Denver-based natural gas producer Double Eagle Petroleum has no intentions to drill new wells this year in the Catalina Unit of Wyoming, long one of the company’s prized leaseholds. Instead, the junior independent will focus on lower risk nonoperated projects and review some offers to set up joint ventures, the CEO said Thursday.
In a conference call with investors and financial analysts to discuss 2008 earnings and this year’s projections, the management team laid out Double Eagle’s plans for the year. Between $10 million and $30 million is set aside for exploration in 2009, well below the $65 million that was spent in 2008. Most of the capital expenditures (capex) will be directed toward the company’s leasehold in Wyoming’s Pinedale Anticline, along with the well production enhancements planned in that portion of the Atlantic Rim leasehold that it operates. In its operated portion of the Atlantic Rim, Double Eagle will spend money this year to complete and connect 18 wells drilled in 2008.
CEO Richard Dole and his executive team explained to analysts that the company assessed projects currently under way and projects on the drawing board to determine the risk and estimated rate of return in light of the current economy. The overview included nonoperated leaseholds in the Pinedale Anticline of Wyoming and in the Doty Mountain and Sun Dog units of the Atlantic Rim.
“Our 2009 capital budget is based on drilling programs which are low to medium risk development projects that provide a foundation for steady growth,” said Dole. “Due to the tightening of the credit markets and the low forecasted natural gas price, we expect that a significant portion of available capital will be committed to nonoperated projects that management believes are in the company’s best interests to continue to participate in.”
The projected budget for 2009 does not include “the impact of any potential future exploration projects or possible acquisitions. Although our emphasis is on developing low risk projects and increasing our acreage position of potential drilling prospects, we are continually evaluating exploration opportunities, and if a potential opportunity is identified that complements our areas of expertise, it may be pursued.”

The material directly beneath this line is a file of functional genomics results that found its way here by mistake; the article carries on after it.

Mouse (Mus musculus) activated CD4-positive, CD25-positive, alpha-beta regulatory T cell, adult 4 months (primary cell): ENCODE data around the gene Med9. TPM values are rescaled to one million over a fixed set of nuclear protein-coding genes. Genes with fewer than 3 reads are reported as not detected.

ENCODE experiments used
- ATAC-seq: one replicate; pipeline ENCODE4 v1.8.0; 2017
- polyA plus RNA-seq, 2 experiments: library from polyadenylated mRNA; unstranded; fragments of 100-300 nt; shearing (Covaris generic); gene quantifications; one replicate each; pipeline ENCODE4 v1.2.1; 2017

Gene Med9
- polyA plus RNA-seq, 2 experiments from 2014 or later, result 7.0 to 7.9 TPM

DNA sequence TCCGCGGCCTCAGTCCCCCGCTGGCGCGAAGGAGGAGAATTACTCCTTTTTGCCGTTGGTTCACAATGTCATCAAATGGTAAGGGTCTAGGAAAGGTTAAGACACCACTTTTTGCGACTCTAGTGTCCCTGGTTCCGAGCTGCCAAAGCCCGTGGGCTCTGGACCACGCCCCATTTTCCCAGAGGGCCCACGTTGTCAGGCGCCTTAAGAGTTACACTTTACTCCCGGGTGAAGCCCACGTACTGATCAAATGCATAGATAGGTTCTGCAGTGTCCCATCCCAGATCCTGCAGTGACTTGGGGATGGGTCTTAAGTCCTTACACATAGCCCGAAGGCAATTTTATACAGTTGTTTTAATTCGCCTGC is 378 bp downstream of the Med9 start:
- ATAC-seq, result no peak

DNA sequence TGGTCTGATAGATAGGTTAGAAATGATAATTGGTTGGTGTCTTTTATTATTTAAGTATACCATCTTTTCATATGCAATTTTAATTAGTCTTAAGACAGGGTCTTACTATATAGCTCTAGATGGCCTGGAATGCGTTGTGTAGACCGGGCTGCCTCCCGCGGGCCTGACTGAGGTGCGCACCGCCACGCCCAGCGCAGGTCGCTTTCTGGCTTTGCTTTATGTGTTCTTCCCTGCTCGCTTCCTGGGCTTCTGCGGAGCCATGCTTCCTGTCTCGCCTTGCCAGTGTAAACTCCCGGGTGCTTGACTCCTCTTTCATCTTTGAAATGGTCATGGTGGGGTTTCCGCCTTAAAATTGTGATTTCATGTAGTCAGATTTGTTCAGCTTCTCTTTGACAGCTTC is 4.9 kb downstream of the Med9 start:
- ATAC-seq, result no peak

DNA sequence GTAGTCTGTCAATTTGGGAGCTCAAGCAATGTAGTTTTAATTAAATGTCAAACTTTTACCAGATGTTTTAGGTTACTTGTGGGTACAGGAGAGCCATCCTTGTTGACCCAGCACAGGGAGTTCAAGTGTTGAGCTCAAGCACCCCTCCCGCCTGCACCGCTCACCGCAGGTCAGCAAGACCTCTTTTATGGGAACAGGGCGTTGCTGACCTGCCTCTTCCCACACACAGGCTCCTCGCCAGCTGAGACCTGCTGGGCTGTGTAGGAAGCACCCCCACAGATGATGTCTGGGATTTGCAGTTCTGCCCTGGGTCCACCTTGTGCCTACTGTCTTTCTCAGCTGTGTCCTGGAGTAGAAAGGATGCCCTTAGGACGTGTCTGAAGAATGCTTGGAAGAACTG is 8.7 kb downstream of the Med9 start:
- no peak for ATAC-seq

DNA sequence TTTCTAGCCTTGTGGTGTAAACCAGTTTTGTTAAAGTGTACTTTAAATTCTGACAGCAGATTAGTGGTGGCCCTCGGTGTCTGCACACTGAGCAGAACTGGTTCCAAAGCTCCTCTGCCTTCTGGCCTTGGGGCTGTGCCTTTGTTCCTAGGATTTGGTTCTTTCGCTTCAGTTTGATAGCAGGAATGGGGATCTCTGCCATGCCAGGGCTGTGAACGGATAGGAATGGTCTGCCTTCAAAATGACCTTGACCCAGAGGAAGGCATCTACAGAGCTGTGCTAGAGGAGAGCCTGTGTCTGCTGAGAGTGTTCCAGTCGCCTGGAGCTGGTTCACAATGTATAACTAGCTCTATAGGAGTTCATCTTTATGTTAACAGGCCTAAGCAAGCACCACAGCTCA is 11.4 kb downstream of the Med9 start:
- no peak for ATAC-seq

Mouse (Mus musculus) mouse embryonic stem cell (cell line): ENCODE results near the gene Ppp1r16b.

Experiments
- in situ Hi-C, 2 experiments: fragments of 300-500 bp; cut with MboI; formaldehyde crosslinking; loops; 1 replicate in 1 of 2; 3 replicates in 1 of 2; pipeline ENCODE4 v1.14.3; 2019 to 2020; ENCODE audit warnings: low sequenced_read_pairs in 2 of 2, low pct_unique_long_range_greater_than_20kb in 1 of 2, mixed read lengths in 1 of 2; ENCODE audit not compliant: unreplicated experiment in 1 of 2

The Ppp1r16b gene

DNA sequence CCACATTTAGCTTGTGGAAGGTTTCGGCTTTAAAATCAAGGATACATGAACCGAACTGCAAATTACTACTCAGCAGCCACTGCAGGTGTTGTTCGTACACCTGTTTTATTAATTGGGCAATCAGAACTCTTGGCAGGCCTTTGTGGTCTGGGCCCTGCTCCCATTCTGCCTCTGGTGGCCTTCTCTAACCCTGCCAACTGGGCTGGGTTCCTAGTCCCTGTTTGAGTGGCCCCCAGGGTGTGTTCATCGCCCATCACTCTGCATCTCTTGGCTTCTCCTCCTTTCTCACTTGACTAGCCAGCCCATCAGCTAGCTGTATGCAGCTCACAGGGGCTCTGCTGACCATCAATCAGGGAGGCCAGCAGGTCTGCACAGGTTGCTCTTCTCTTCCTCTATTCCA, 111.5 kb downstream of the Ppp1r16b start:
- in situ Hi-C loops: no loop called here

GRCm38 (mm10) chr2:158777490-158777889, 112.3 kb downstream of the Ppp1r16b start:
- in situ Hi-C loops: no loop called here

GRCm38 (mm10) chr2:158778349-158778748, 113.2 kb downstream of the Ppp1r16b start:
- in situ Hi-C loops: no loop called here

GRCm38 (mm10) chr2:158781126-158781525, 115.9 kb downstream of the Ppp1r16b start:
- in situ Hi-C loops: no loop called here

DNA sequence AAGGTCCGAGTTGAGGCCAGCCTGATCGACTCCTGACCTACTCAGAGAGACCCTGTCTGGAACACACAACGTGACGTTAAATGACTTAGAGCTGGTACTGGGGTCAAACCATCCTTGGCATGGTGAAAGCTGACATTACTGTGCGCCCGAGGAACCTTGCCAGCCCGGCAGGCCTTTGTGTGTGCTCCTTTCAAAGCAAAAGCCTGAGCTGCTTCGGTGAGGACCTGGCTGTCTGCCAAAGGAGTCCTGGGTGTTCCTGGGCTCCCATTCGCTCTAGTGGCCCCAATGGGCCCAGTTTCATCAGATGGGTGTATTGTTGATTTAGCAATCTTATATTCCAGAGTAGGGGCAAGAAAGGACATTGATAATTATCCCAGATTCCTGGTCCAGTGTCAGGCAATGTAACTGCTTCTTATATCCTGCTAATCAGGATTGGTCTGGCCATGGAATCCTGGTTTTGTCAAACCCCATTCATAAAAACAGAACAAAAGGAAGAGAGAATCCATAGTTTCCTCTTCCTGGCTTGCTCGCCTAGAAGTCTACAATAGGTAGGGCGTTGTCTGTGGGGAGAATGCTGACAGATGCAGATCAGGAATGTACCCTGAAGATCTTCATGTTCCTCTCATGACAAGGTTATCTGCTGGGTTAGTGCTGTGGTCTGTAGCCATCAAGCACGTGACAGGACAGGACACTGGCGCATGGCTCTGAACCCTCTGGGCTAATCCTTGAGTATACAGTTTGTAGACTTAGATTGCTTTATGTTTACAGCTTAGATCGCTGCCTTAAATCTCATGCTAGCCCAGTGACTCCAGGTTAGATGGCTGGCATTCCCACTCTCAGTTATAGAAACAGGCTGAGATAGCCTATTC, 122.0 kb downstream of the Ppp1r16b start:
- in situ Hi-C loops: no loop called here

Capex for the year is to be funded with cash from operations and funds available through the company’s recently renegotiated $75 million credit facility. Management also is continuing to evaluate :acquisition opportunities that complement existing operations, offer economies of scale and/or provide further development, exploitation and exploration opportunities.
A few of the investors listening to the presentation were intrigued by the company’s news that it may divest of some noncore assets or enter into strategic partnerships or joint ventures that are not part of the current budget. Following the formal presentation, management answered several questions about what that might mean for the company’s future.
“Double Eagle has been a survivor of this downturn, and we believe we will be a thriver of opportunities,” Dole said during the conference call. “We’ve been approached by various capital groups to talk about how they might fund a joint venture with us,” or “an aggregation strategy that could include assets…” He said the “company’s in the very early stages of reviewing those opportunities. It’s like a big funnel, with all of the stress of a lot of companies are under, there are opportunities coming to the top, and we’re trying to sort through them, evaluate them and not let them divert us from the value of the assets that we already have…”
Earlier this month Double Eagle reported record operating results for 2008 (see NGI, March 9). For 2008 the company earned 73 cents/share, versus a net loss of $1.47 in 2007. Revenue rose to a record $49.58 million, which was 188% higher than in 2007, and cash flows from operations totaled $23 million, compared with $5.17 million a year earlier.
Dole acknowledged that the economy and low gas prices had walloped Double Eagle’s share price. On Friday morning the company was trading at around $4.00/share. In the past year it has traded as high as $19.91/share.
“Our stock, like all of our peers, has suffered significant declines,” Dole said. “But we are still solid, as evidenced by 2008 production levels and revenue.”
He was asked by a couple of investors about what Double Eagle could face if the economy remained in a meltdown through 2009 or if gas prices remained around $4/Mcf.
“We have not modeled the question,” said the CEO. “We make money at $4; our revolving credit line cost of capital is very attractive, and we think we can pretty well manage over next few years with the cash flow. Our intent is to grow reserves…Part of the problem with growing reserves is to get production from the existing asset portfolio with the current credit facility, and with what we have that is entirely possible…”
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